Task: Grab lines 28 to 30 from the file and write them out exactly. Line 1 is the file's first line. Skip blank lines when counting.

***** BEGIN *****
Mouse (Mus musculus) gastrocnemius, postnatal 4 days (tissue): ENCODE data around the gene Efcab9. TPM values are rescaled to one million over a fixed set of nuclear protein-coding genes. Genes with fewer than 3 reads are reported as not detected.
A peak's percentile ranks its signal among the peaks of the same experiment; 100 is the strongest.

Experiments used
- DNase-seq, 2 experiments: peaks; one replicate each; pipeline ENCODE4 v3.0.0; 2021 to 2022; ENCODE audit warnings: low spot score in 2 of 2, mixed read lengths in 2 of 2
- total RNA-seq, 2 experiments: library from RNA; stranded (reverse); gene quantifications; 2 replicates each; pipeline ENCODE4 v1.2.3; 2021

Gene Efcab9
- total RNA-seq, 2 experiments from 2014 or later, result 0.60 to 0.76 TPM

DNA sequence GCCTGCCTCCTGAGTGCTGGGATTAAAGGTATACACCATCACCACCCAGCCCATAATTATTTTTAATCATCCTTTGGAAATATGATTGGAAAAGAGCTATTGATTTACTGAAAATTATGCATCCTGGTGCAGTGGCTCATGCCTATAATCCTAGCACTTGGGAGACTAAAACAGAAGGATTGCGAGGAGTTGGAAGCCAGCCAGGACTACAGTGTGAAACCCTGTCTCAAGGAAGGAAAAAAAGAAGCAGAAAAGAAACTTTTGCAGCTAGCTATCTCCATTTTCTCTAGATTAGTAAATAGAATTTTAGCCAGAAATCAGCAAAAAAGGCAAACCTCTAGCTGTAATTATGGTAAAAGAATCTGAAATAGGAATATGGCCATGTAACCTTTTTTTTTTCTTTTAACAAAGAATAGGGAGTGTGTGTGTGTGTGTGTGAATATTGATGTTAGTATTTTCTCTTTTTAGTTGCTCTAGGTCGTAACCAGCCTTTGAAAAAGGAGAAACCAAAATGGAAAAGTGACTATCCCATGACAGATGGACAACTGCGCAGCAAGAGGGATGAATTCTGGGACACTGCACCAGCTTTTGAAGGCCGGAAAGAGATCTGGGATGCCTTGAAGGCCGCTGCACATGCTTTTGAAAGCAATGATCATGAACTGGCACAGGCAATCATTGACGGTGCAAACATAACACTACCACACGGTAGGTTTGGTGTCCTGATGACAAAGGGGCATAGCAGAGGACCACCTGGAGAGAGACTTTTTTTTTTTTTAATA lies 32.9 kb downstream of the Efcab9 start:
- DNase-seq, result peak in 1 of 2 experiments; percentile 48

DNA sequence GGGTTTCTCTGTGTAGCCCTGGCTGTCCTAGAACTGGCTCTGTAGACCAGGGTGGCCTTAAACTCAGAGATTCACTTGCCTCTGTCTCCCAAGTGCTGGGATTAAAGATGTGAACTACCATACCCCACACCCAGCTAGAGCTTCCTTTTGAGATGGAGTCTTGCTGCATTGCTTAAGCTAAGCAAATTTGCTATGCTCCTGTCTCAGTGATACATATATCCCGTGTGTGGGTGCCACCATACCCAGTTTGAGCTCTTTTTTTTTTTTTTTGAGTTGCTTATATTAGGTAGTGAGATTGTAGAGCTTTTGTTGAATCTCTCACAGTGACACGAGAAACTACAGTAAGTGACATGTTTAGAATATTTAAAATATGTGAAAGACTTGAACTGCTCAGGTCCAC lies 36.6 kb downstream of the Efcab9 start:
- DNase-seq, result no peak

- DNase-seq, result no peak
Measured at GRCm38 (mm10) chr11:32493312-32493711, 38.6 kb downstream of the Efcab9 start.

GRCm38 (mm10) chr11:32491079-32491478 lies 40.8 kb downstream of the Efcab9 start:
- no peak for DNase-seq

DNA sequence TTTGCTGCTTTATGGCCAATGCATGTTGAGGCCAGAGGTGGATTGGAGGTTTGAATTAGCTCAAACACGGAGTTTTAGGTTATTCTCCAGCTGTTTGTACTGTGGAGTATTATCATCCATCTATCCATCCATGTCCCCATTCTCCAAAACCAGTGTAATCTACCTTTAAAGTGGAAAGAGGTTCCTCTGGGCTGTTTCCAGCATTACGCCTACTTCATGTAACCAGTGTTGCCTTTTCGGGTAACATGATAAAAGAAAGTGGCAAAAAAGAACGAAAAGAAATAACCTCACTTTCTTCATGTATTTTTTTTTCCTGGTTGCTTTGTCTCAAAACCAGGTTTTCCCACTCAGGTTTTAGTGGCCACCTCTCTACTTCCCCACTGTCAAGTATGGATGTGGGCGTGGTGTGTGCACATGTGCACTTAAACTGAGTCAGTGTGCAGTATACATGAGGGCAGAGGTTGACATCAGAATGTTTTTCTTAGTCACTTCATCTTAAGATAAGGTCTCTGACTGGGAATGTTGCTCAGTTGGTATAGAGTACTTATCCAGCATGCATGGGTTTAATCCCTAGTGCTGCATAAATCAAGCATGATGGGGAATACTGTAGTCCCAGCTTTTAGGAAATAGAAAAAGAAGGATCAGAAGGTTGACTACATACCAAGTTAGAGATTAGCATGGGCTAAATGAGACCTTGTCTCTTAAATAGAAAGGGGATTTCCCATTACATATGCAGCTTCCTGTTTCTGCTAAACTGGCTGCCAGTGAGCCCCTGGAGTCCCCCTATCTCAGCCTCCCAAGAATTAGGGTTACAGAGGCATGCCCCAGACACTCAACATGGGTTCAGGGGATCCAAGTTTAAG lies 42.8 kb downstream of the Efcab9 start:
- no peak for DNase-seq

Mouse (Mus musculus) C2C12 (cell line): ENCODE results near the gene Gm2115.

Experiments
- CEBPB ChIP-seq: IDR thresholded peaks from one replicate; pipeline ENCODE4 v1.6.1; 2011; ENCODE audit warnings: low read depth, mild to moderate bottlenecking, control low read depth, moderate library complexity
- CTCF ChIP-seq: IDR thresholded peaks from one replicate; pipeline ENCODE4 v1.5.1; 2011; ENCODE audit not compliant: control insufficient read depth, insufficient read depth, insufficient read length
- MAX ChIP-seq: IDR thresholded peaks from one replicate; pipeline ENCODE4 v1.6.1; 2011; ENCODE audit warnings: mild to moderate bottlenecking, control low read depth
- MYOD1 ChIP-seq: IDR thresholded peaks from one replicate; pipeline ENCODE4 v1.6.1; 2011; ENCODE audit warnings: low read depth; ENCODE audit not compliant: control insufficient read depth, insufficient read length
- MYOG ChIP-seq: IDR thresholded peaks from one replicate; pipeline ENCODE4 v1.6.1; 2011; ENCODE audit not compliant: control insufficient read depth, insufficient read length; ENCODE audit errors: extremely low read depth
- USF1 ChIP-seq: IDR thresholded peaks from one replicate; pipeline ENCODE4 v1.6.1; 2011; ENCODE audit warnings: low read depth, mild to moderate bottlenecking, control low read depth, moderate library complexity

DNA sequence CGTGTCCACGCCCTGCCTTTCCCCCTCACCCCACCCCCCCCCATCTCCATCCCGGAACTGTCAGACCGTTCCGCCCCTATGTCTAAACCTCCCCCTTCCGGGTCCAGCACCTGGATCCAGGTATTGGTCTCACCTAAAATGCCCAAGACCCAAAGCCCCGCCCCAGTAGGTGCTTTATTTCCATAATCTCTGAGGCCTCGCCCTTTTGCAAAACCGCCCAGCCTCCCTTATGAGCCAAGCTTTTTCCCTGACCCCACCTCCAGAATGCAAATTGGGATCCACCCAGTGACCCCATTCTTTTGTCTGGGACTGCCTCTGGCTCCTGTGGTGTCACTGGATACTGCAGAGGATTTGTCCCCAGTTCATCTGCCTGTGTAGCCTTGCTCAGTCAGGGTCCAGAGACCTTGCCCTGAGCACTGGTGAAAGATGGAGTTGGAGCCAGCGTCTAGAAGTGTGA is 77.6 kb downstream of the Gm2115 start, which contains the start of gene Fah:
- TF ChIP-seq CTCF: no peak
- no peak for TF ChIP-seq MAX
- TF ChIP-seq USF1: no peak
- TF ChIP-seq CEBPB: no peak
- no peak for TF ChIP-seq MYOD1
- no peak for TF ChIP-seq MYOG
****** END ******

- no peak for TF ChIP-seq MAX
- TF ChIP-seq USF1: no peak
- TF ChIP-seq CEBPB: no peak